Posted In: Environmental
By Meagan L. Moore on February 9, 2021
Even before Joseph R. Biden was sworn in as the 46th president of the United States on January 20, 2021, there was widespread commentary on the steps he would take to restore environmental protections that the new administration felt had been compromised over the past four years. President Biden began implementing his environmental agenda on day one and hasn’t slowed down yet.
The executive orders signed by President Biden to date demonstrate a dramatic shift in policy and environmental regulation. This administration is intent on undoing much of what was done over the past four years; but can the clock be rewound, and how long will it take?
President Biden has ordered federal agencies and executive departments to review more than 100 rules and regulations relating to air, water, public lands, endangered species, and climate change that were weakened or rolled back by his predecessor. Also subject to review are all environmental policies that were put in place during the prior administration that do not further the President’s environmental goals. Fortunately for this administration, recent court decisions are also creating the opportunity for a review and revision of certain Trump era environmental regulations.
The administration can take direct steps to address environmental policy through executive orders, revised policy documents, and the Congressional Review Act, which allows for any regulation finalized within 60 legislative days of the end of a presidential term to be overturned with a congressional vote. However, implementing the Congressional Review Act would bar the administration from enacting a substantially similar rule.
Late last week, the Department of Justice rescinded nine Trump ear guidance memorandums related to environmental enforcement. The rescinded memos involve use of supplement environmental projects in civil settlements with private defendants and state and local governments, enforcement of the Clean Air Act and other enforcement priorities. No replacement guidance has been provided, but this action further shows the shift in enforcement policy that is expected with this administration.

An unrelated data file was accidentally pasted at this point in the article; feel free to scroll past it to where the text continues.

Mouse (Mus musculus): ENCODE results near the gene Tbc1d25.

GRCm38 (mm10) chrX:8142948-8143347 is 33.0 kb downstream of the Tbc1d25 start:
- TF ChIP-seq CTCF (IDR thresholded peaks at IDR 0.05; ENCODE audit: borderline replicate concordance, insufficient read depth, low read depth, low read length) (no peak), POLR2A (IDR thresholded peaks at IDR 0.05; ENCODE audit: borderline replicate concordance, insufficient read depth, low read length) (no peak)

Although swift action is being implemented where possible, in general, President Biden’s robust environmental agenda will not result in immediate change in regulatory compliance requirements or enforcement of environmental regulations. Full implementation of his environmental policy could take many years, but it is worth knowing what the regulated community can expect over the next four years.
- This administration is going to regulate through an increased federal presence. Over the past four years regulation was generally left up to the states. Going forward, it is expected that the federal government will have a renewed presence. The regulated community can expect to see new compliance initiatives through new policies and regulation. The renewed federal presence will not just be evident through actions by the U.S. Environmental Protection Agency, as seen with the recent action by the Department of Justice to rescind certain enforcement memos. The Biden administration is looking at implementing a whole government approach to address certain environmental issues, like climate change and environmental justice.
- We can expect an increase in criminal enforcement of environmental violations. President Biden has stated he will hold polluters accountable, with a priority focus on violations of the Clean Air Act and Clean Water Act. Increased criminal enforcement is one means this administration intends to use to address environmental justice concerns particularly to hold individual corporate actors accountable, when there is a disproportionate impact to certain communities.
- As mentioned, the new administration will utilize regulatory guidance, executive orders and policy documents to swiftly implement the environmental agenda. They will also propose new rules through existing federal statutes, specifically the Clean Air Act and the Clean Water Act. We can expect a focus on regulations that address climate change, such as regulation of greenhouse gases, particularly from power plants, as well as new fuel efficiency standards for passenger cars and lightweight trucks. It is also likely the administration will propose rules to regulate per-and polyfluoroalkyl substances (PFAS).
If you have questions about how the Biden administration’s changes to environmental regulation may impact you, please contact Meagan Moore at firstname.lastname@example.org or 216-830-6830.
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